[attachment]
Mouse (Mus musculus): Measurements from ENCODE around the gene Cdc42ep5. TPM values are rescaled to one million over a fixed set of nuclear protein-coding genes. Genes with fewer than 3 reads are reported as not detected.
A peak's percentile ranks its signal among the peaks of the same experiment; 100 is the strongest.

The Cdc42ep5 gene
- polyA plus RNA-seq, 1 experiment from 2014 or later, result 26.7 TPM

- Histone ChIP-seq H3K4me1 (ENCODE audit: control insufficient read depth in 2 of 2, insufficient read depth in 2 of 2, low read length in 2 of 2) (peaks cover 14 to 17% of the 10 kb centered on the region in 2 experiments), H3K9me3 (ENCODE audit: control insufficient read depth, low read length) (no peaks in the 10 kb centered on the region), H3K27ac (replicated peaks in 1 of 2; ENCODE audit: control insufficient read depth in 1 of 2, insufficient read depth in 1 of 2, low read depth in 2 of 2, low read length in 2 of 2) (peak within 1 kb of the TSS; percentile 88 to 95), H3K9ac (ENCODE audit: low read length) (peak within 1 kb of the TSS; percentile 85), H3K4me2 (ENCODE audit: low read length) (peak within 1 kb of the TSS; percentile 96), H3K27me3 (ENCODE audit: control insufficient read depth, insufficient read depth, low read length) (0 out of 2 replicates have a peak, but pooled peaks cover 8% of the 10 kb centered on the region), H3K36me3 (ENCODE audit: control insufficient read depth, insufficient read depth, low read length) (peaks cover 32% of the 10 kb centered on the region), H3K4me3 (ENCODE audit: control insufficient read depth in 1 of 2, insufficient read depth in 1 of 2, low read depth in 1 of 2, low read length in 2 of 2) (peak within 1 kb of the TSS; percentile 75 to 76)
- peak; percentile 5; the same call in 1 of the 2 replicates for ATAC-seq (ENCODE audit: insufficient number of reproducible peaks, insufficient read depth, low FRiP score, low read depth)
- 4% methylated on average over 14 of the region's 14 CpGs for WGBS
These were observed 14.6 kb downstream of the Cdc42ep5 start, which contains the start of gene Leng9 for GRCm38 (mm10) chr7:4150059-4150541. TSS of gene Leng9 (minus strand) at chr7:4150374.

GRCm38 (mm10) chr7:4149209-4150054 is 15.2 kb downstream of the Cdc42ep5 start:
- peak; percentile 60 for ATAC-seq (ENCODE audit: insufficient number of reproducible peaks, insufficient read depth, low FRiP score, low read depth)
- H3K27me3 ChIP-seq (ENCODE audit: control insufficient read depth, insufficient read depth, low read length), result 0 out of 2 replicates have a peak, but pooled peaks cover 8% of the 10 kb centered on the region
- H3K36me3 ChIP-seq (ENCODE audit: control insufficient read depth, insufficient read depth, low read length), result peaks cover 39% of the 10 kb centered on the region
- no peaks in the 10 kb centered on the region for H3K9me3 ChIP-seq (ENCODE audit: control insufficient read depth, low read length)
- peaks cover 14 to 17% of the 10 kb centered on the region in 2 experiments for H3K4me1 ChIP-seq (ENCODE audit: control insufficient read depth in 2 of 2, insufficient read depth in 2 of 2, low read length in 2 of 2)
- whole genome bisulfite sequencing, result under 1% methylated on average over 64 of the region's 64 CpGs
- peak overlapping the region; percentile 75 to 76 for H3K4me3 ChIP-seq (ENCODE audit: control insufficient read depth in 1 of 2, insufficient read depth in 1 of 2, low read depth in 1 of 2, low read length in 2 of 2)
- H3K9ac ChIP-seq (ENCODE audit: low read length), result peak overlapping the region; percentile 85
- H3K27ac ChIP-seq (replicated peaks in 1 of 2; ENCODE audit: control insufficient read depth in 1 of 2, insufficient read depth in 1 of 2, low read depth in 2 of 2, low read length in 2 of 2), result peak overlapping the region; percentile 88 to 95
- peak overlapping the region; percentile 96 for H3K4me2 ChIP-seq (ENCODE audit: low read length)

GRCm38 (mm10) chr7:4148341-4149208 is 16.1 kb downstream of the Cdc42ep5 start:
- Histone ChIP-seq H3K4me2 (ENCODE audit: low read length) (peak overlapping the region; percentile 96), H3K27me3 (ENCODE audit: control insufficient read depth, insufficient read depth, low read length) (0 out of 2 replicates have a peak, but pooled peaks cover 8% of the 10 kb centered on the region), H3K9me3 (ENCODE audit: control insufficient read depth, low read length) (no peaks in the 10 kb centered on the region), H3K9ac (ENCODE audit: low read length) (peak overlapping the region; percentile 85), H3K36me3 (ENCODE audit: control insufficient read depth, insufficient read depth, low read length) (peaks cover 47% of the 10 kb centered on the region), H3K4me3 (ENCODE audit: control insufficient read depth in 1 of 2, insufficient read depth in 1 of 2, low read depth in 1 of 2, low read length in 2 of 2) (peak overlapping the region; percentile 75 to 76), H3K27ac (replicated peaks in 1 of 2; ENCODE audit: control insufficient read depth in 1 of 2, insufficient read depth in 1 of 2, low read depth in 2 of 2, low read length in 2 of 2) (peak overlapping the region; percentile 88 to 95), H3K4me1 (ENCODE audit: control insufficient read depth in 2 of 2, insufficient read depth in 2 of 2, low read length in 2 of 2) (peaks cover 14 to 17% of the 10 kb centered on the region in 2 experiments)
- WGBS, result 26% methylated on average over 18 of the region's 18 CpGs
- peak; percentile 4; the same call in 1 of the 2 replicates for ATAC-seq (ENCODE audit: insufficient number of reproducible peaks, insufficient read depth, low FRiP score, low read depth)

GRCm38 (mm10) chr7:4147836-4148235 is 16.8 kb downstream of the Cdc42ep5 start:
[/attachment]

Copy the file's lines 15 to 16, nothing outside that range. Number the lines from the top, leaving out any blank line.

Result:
- whole genome bisulfite sequencing, result under 1% methylated on average over 64 of the region's 64 CpGs
- peak overlapping the region; percentile 75 to 76 for H3K4me3 ChIP-seq (ENCODE audit: control insufficient read depth in 1 of 2, insufficient read depth in 1 of 2, low read depth in 1 of 2, low read length in 2 of 2)